The Third Daughter is Adrienne Tooley’s third novel, and the first of hers that I’ve read. In this young adult fantasy novel, the first in a series, religion, prophecy, sentiment and ambition collide with a sapphic romance and tangled loyalties.
In the country of Velle, a prophecy tells of the return of a godlike figure, the New Maiden. The New Maiden will return as the third-born daughter of a third daughter, and heal the world. That prophecy has now been fulfilled in the form of Brianne, thirteen-year-old third daughter of the queen of Velle, for whom the laws of inheritance were re-written. As the novel opens, she’s just ascended to her late mother’s throne, under the regency of her father, the head of Velle’s state Church.
This review contains spoilers.
Her eldest sister Elodie isn’t happy. Brianne taking the throne she could live with, if she were the one to guide her sister’s decisions until Brianne came of age, but to see Velle fall under the control of an increasingly blinkered, self-righteous and controlling Church is more than she can bear. She’s all of seventeen, so her choices in response to this are understandably rather impulsive: She acquires a powerful sleeping draught to make her sister fall into a sleep that could last for months, in the hopes that this will result in power passing to her.
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The Third Daughter
Spoiler! It merely allows Brianne’s father, the Chaplain, to announce that he speaks with the voice of the reborn New Maiden, who has ascended to a higher plane of consciousness to do her work. Now there’s no one to contradict him even slightly, Elodie can’t wake her sister up, and to add injury to insult, she’s now a wanted woman.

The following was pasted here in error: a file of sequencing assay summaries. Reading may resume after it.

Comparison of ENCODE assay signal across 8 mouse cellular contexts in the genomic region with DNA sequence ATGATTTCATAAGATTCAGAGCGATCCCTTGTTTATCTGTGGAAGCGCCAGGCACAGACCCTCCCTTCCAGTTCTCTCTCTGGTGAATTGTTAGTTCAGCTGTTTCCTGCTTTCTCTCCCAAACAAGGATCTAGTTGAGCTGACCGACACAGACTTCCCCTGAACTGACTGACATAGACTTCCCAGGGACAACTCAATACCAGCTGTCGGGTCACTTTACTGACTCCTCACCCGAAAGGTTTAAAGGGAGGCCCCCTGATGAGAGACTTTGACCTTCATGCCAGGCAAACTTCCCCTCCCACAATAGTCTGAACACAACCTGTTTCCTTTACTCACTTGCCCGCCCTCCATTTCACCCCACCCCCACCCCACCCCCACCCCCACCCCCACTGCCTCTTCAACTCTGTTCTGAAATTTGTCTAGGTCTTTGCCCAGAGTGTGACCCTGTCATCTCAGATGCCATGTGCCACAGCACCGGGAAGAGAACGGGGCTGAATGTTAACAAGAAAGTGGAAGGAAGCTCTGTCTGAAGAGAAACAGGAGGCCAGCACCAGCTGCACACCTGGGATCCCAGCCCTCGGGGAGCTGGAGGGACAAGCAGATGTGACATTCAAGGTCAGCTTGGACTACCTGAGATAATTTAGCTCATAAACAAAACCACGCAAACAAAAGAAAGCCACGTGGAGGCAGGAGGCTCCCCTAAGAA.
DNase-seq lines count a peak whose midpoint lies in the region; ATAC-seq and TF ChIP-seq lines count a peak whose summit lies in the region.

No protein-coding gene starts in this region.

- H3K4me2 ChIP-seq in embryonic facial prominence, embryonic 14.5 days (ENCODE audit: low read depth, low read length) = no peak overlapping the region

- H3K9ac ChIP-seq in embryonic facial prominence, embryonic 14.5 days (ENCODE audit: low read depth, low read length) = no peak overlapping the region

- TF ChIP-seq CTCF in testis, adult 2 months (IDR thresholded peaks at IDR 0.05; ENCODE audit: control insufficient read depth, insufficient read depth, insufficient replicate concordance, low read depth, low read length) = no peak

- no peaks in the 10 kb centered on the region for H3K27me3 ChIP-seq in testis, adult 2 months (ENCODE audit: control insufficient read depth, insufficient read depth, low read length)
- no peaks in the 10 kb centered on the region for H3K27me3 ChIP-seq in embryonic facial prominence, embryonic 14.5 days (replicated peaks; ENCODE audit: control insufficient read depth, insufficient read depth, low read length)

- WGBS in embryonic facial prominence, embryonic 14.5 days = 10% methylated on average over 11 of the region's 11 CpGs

Sabine has always struggled with a powerful sadness, but the darkness that manifests itself in the changing colour of her veins also gives her an equally powerful talent: Her tears, after she goes a long enough period without crying, are magic. They enhance the potency of the tonics and potions her family brews in order to scrape a meagre living. Debt and the spectre of dispossession haunts her, her mother, and her siblings Katrynn and Artur: Her father, an inveterate and unlucky gambler, now away at sea, owes more money than it seems possible to ever repay. Sabine is the one who sells a potion to Elodie—but by mistake, she sells the vial containing all of her tears, instead, resulting in Brianne’s unintentionally unwakeable sleep. (There was supposed to be a counteragent, but it doesn’t work.) Now her family’s hope for income is lost, and she blames herself.
Elodie, faced with her plans gone awry, comes to her seeking a potion to wake Brianne back up. Sabine doesn’t know how to make such a thing, but in the face of Elodie’s desperation, and Elodie’s money, she pretends she does. She’ll figure something out. Probably. Maybe?
Forced by circumstance into close proximity, a mutual attraction begins to blossom. In Elodie’s company, Sabine feels seen for herself for the first time in her life. Meanwhile Sabine challenges Elodie in new ways, spurring her to acknowledge the deprivation and want in the heart of her kingdom.